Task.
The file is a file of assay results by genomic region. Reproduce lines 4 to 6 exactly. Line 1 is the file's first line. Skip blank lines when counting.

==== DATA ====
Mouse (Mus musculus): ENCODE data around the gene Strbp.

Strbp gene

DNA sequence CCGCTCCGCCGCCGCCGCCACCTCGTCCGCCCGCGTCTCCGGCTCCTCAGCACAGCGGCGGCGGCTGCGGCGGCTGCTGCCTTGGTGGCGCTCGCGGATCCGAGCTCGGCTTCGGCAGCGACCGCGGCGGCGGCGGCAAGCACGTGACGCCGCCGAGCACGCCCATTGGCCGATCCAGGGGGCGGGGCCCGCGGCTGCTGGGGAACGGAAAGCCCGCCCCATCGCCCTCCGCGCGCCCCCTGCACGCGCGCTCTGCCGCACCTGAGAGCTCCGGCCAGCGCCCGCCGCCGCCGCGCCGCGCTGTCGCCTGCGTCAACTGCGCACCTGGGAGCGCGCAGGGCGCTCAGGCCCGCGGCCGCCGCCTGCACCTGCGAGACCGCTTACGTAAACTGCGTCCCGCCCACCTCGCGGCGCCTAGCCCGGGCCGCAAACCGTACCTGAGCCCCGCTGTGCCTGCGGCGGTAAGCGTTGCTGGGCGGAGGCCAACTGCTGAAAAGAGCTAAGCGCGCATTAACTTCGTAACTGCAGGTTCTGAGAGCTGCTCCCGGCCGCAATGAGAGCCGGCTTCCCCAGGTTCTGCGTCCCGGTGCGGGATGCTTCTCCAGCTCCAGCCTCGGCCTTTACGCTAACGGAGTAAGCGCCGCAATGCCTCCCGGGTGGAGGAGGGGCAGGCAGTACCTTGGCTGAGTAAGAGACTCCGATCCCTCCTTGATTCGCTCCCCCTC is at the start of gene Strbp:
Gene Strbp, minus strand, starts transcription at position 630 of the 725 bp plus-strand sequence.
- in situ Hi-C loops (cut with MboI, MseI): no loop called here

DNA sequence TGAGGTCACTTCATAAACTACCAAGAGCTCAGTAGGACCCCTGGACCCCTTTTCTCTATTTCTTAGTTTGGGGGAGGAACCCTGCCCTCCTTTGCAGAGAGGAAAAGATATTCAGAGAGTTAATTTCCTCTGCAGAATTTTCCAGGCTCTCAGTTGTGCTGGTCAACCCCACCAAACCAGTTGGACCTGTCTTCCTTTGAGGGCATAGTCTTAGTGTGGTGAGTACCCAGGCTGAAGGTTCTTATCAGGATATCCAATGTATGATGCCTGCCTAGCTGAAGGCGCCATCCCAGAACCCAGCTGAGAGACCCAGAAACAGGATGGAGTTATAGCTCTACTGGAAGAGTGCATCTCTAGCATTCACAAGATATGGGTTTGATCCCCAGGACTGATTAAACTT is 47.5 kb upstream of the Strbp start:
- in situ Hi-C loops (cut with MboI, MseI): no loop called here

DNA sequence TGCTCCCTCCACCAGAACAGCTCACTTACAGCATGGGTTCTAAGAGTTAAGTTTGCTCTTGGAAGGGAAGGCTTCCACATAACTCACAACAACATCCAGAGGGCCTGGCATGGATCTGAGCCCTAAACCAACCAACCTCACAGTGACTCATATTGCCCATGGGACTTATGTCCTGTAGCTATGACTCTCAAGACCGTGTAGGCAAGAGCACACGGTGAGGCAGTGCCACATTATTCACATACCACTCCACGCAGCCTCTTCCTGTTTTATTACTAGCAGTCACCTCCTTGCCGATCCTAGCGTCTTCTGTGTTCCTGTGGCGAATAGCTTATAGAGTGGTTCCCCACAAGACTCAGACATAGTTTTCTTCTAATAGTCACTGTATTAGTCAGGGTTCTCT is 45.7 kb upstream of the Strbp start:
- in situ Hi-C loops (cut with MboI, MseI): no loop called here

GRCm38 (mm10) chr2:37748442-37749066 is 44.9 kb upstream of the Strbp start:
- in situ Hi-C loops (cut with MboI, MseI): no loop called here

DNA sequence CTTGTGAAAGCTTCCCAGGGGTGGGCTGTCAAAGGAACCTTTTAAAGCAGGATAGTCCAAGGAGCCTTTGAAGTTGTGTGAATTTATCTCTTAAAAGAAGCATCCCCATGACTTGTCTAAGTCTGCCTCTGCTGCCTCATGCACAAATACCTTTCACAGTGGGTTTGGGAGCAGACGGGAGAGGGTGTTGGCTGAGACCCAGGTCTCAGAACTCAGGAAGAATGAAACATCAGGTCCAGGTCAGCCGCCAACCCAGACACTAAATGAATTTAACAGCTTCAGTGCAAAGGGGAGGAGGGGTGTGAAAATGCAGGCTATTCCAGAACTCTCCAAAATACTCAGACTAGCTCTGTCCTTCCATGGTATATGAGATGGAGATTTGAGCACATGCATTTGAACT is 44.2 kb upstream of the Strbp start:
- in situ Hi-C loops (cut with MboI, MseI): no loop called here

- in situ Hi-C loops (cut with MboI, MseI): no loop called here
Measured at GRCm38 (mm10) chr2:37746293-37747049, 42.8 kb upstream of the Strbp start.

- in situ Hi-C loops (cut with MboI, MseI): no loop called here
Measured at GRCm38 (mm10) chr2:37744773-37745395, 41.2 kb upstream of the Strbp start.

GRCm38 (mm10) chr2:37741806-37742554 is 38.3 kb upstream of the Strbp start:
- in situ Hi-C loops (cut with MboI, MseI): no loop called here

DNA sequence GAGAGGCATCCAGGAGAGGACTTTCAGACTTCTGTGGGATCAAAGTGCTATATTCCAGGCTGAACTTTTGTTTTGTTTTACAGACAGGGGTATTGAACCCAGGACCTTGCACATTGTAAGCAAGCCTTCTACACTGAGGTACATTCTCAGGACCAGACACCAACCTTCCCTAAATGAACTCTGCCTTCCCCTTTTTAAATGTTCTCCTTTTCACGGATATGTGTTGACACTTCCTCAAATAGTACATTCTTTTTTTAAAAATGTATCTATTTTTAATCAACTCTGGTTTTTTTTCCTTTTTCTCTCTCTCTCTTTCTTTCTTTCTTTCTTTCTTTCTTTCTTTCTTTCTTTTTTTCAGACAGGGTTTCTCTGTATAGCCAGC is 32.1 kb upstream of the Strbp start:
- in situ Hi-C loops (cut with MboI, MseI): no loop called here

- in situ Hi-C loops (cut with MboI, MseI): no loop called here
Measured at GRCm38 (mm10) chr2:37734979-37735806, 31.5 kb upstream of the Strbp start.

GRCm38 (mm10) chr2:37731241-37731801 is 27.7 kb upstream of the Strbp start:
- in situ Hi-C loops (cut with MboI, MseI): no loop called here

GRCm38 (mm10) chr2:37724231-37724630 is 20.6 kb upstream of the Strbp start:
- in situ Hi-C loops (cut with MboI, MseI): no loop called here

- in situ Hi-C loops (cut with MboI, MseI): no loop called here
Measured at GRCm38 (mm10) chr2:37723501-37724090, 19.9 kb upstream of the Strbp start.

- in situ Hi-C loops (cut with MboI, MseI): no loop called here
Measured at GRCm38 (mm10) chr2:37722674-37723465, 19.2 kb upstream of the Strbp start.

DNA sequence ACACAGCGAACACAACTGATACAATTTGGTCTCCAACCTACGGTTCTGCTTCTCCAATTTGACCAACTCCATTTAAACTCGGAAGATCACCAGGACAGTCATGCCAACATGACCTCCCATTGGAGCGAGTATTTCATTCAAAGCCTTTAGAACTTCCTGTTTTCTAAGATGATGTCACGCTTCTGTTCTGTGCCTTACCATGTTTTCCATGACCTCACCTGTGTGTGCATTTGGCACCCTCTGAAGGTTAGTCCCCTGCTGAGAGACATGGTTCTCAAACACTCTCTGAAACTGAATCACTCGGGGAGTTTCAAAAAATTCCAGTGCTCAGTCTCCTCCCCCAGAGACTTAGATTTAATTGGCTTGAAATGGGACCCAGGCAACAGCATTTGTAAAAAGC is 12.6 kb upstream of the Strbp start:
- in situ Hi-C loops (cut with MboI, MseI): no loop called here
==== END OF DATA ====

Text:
Gene Strbp, minus strand, starts transcription at position 630 of the 725 bp plus-strand sequence.
- in situ Hi-C loops (cut with MboI, MseI): no loop called here

DNA sequence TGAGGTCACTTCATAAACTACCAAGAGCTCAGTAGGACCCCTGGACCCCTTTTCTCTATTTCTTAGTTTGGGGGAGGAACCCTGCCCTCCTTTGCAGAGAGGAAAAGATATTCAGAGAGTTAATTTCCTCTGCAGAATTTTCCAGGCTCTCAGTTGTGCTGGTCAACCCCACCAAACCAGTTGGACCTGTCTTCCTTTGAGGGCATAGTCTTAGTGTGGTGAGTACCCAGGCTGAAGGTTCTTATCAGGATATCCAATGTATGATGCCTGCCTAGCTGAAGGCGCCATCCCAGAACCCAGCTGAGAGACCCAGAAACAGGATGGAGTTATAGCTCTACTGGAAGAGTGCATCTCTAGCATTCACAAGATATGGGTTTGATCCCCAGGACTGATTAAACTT is 47.5 kb upstream of the Strbp start: